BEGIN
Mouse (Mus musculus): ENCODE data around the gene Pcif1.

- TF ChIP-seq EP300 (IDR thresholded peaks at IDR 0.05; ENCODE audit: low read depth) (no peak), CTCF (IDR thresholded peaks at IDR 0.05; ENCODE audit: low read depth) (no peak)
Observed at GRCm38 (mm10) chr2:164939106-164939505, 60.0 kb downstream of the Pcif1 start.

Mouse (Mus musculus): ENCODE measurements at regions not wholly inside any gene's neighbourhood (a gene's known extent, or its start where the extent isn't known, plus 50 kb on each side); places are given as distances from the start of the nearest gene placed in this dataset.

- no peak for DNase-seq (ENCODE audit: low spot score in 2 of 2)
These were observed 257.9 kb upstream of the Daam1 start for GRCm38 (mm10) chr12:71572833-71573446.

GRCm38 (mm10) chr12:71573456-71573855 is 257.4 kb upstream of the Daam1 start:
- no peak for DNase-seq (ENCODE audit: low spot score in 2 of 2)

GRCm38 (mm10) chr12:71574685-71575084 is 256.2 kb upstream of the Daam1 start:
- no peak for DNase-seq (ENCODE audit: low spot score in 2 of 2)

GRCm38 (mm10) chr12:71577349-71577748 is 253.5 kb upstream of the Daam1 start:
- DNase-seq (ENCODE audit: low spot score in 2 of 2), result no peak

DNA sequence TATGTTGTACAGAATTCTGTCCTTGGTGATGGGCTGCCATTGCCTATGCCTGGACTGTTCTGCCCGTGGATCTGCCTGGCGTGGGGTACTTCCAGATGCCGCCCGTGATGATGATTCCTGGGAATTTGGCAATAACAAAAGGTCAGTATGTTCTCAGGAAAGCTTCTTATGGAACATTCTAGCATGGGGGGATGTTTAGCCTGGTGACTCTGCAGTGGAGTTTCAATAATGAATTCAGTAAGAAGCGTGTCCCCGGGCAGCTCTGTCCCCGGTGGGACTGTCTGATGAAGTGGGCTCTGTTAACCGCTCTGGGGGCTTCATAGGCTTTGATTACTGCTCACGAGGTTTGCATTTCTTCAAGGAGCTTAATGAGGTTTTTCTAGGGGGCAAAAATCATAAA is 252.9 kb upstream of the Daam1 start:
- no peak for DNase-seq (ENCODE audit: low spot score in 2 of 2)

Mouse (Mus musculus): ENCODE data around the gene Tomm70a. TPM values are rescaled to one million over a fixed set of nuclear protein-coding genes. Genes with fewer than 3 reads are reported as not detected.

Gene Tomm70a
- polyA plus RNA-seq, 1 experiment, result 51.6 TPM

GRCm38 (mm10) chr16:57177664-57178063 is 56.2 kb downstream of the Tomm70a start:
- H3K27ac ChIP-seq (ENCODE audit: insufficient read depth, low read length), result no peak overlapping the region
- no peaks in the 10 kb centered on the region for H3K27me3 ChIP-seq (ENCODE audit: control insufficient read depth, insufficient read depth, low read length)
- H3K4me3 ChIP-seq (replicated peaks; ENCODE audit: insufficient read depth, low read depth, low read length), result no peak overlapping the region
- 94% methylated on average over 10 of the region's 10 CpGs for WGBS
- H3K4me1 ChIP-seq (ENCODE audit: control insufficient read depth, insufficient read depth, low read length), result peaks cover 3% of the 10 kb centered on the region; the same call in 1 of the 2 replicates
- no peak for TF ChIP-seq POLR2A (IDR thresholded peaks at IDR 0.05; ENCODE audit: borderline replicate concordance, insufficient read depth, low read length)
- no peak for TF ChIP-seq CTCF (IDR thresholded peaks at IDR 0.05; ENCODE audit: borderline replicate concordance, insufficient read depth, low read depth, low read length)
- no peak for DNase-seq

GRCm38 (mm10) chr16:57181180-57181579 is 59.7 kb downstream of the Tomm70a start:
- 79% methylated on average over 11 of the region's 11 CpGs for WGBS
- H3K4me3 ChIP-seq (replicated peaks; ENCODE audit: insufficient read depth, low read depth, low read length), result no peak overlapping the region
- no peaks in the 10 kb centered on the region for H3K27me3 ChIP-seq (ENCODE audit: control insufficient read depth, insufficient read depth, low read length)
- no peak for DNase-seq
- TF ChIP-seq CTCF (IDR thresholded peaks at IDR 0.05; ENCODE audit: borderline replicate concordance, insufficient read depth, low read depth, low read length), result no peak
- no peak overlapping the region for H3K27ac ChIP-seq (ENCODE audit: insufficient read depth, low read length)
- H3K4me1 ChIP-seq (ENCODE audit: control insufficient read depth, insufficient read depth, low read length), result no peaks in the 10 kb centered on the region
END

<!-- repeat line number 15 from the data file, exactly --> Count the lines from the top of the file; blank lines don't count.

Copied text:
Mouse (Mus musculus): ENCODE data around the gene Tomm70a. TPM values are rescaled to one million over a fixed set of nuclear protein-coding genes. Genes with fewer than 3 reads are reported as not detected.